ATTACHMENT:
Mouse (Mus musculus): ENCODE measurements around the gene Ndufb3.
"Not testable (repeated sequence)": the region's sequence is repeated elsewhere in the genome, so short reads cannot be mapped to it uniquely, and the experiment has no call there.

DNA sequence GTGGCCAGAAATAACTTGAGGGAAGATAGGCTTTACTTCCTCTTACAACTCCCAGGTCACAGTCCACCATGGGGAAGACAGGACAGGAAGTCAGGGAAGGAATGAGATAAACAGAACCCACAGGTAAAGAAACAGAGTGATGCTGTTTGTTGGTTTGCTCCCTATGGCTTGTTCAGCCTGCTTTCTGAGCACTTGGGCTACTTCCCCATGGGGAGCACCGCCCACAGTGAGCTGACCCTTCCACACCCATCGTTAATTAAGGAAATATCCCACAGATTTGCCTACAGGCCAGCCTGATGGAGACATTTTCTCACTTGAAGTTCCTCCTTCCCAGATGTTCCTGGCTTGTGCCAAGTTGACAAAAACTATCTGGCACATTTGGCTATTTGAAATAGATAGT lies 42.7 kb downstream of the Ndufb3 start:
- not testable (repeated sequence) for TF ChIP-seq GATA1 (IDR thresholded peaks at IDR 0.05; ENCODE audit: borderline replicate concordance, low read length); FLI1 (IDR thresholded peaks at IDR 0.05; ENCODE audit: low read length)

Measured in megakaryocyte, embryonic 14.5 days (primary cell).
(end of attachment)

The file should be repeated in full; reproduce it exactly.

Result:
Mouse (Mus musculus): ENCODE measurements around the gene Ndufb3.
"Not testable (repeated sequence)": the region's sequence is repeated elsewhere in the genome, so short reads cannot be mapped to it uniquely, and the experiment has no call there.

DNA sequence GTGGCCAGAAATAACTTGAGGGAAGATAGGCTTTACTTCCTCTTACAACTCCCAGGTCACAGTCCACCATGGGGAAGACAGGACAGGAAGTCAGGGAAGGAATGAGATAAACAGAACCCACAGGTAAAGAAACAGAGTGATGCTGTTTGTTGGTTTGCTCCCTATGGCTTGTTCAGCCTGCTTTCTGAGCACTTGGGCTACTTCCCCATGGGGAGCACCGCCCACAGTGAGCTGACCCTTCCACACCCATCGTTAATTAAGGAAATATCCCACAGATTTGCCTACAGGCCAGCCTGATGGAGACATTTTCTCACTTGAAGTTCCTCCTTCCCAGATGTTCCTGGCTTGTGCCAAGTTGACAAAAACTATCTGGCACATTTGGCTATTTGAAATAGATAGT lies 42.7 kb downstream of the Ndufb3 start:
- not testable (repeated sequence) for TF ChIP-seq GATA1 (IDR thresholded peaks at IDR 0.05; ENCODE audit: borderline replicate concordance, low read length); FLI1 (IDR thresholded peaks at IDR 0.05; ENCODE audit: low read length)

Measured in megakaryocyte, embryonic 14.5 days (primary cell).